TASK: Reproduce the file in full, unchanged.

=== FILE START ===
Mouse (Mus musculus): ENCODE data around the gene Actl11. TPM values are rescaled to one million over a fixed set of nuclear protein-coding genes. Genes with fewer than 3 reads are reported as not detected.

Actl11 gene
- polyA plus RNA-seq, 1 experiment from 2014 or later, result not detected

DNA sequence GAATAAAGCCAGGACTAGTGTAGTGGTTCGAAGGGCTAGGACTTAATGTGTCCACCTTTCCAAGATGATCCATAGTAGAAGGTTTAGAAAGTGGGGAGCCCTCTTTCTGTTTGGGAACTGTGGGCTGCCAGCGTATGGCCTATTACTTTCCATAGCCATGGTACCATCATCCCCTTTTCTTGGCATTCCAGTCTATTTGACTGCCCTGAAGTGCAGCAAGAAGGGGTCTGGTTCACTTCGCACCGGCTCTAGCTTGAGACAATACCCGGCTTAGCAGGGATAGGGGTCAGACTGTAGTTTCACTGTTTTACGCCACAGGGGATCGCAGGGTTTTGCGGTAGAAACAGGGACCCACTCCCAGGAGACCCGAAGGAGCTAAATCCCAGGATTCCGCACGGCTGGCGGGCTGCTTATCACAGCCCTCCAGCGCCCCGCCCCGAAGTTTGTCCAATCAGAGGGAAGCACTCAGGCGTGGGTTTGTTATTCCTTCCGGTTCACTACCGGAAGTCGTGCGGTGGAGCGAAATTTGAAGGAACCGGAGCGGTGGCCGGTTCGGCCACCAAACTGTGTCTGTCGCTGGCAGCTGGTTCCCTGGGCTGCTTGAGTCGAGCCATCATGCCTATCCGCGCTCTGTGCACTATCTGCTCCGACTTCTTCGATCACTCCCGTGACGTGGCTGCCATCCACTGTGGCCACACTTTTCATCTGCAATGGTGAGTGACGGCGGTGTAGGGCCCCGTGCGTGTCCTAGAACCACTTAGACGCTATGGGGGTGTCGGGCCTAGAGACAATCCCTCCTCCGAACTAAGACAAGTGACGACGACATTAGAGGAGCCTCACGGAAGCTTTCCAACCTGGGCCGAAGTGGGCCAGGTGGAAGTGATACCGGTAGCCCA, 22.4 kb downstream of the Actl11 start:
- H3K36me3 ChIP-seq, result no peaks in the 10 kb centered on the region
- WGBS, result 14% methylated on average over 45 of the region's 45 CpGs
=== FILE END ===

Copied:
Mouse (Mus musculus): ENCODE data around the gene Actl11. TPM values are rescaled to one million over a fixed set of nuclear protein-coding genes. Genes with fewer than 3 reads are reported as not detected.

Actl11 gene
- polyA plus RNA-seq, 1 experiment from 2014 or later, result not detected

DNA sequence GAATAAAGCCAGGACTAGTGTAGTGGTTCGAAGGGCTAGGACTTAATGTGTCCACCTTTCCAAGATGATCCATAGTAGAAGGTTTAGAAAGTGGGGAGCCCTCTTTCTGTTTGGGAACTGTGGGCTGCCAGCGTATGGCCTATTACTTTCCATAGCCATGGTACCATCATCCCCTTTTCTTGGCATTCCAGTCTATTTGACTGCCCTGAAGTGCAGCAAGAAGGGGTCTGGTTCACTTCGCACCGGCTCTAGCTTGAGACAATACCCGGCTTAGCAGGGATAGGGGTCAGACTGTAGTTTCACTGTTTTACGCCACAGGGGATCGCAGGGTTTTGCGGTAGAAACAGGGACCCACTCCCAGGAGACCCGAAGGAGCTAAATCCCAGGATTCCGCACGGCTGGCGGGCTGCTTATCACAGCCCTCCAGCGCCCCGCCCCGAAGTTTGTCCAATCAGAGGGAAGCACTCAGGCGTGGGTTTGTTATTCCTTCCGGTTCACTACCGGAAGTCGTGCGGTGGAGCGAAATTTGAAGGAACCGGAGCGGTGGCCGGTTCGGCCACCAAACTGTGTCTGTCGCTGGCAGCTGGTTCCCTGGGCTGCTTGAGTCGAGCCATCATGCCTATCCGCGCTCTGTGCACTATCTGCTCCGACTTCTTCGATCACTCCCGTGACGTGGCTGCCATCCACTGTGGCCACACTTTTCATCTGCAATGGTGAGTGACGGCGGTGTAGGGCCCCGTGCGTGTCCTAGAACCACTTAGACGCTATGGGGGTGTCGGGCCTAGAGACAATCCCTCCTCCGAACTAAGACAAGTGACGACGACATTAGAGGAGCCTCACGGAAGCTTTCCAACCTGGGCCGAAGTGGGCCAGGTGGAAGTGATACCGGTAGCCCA, 22.4 kb downstream of the Actl11 start:
- H3K36me3 ChIP-seq, result no peaks in the 10 kb centered on the region
- WGBS, result 14% methylated on average over 45 of the region's 45 CpGs